|Date(s):||December 4, 1815|
|Tag(s):||African-Americans, Race-Relations, Urban-Life/Boosterism|
|Course:||“Rise And Fall of the Slave South,” University of Virginia|
Hezekiah Mosby, married to Betsy Merryman, appealed to the Virginia General Assembly for a divorce on the grounds that his wife committed adultery. More specifically, his wife committed adultery with a black man, and gave birth to a mulatto child. The General Assembly set the grounds for the divorce, requiring that the courts determine whether or not Hezekiah had been a faithful husband, as well as whether Betsy had really committed adultery. This is an example of someone's marriage situation, while also showing that divorce did not seem uncommon if there was a sufficient reason, such as an unfaithful spouse.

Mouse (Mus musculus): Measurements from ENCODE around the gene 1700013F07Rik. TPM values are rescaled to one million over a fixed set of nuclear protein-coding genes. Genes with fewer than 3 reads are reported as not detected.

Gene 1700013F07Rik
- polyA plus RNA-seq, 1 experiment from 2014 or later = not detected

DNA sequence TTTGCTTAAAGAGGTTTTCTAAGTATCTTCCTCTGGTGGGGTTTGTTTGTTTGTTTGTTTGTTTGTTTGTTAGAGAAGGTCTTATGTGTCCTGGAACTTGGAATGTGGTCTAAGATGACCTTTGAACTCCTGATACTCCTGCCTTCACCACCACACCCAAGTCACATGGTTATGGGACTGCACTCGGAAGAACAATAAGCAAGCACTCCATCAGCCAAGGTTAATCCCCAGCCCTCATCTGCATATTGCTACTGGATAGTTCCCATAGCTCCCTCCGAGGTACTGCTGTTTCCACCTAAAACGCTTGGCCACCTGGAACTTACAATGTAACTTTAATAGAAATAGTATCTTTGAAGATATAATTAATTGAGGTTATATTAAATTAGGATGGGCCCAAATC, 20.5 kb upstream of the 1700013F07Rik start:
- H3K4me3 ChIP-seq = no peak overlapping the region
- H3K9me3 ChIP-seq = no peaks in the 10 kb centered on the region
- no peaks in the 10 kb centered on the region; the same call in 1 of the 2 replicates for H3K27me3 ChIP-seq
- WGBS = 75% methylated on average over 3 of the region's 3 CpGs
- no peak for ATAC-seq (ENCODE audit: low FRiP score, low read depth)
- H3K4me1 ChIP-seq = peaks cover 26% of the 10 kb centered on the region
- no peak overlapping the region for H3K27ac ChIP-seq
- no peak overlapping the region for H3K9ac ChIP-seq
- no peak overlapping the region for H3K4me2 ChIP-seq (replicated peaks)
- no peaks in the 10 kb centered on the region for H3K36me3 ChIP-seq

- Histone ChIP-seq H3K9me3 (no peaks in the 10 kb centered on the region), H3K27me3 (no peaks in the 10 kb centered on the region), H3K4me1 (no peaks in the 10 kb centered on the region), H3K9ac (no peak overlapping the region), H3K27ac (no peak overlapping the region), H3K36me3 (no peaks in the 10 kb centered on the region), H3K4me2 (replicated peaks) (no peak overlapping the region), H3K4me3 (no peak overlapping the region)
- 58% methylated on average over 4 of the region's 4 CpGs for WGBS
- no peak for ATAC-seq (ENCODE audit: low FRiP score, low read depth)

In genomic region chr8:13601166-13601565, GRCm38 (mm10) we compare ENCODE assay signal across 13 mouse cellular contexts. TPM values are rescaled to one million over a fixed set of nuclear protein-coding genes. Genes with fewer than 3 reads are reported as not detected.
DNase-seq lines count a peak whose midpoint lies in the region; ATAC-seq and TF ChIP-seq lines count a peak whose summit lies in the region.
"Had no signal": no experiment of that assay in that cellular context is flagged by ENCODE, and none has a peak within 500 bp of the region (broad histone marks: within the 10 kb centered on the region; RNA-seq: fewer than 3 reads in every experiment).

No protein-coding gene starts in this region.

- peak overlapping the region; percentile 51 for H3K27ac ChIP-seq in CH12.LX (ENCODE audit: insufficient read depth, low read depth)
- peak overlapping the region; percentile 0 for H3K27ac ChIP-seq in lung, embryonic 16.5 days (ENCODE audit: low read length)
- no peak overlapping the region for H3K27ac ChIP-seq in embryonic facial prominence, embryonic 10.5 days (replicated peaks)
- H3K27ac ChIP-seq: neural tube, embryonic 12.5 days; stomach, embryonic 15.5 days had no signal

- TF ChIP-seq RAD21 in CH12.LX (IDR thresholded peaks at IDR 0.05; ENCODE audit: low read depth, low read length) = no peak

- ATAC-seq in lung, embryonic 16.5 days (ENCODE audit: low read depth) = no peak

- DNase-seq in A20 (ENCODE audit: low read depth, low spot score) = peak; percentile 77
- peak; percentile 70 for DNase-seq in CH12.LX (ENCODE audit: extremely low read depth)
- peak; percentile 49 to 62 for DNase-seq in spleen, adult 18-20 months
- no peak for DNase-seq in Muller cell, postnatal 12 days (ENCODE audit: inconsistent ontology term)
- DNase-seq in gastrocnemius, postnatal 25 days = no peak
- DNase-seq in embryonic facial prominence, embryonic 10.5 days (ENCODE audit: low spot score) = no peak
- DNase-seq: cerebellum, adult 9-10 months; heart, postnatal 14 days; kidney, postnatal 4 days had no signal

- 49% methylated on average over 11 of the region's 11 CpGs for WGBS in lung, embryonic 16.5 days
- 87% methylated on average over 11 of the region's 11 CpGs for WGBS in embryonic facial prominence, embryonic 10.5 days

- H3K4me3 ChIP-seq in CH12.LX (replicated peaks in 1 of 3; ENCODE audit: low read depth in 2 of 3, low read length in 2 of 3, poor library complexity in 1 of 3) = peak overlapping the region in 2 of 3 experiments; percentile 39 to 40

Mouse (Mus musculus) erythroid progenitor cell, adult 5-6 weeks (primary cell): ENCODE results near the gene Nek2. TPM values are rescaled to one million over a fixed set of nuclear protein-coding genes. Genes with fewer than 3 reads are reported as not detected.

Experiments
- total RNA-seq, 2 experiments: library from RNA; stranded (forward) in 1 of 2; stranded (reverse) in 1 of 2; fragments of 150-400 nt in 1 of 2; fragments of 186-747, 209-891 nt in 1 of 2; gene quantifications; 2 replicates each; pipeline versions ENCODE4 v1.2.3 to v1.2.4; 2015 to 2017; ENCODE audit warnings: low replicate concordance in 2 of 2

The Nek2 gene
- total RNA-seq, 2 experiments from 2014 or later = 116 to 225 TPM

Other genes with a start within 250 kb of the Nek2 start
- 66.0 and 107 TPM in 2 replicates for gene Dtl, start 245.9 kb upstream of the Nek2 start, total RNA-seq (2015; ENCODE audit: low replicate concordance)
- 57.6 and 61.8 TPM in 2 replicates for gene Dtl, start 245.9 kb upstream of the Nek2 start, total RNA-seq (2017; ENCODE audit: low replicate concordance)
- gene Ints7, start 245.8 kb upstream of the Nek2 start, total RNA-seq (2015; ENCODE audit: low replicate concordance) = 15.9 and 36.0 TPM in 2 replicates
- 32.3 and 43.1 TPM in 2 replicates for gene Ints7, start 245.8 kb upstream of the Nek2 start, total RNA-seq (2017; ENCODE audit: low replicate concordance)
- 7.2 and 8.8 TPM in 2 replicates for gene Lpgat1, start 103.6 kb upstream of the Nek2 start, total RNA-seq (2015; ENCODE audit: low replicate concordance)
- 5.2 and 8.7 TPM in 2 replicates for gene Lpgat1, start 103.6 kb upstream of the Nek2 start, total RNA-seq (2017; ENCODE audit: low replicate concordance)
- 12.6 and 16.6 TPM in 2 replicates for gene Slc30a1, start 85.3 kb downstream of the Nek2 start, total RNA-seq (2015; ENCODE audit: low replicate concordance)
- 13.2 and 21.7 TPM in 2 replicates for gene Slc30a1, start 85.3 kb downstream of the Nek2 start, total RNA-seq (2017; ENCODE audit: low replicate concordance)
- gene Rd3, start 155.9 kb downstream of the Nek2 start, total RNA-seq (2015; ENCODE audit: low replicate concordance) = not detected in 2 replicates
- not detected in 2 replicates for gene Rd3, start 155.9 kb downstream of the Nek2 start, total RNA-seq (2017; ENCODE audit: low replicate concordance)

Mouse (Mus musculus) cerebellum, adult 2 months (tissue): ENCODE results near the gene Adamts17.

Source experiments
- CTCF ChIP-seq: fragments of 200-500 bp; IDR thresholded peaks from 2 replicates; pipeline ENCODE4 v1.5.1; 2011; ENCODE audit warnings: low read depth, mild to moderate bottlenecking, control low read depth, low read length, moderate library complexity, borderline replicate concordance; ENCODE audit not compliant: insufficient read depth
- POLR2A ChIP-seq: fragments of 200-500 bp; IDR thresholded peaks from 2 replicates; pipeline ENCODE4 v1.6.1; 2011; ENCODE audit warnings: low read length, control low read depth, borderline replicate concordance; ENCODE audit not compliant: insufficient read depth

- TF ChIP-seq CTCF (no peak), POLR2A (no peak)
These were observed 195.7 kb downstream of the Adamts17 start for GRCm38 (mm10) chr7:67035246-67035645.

Another example occurred in January of 1815, where a white married woman named Mary Godsey eloped with William Arthur, another white man. Mary Godsey had been married for ten years to Robert Wright, a free mulatto who had inherited a large plantation from his father. As a result of the elopement, Robert Wright submitted a petition for divorce. This was a unique situation in two ways. First of all, with Robert Wright and Mary Godsey's marriage, the couple violated Virginia's law that forbids interracial marriage. However, there was no evidence that anyone in the community objected to the marriage, thus signifying that miscegenation was supported in the community. Secondly, with Robert's divorce petition, he had the support of respectable farmers and slaveholders. This shows that free blacks did not hesitate to use the courts, and also that one's class status was directly related to one's wealth in land and slaves instead of based solely on race. All in all, free blacks occupied a complex and unique position in society.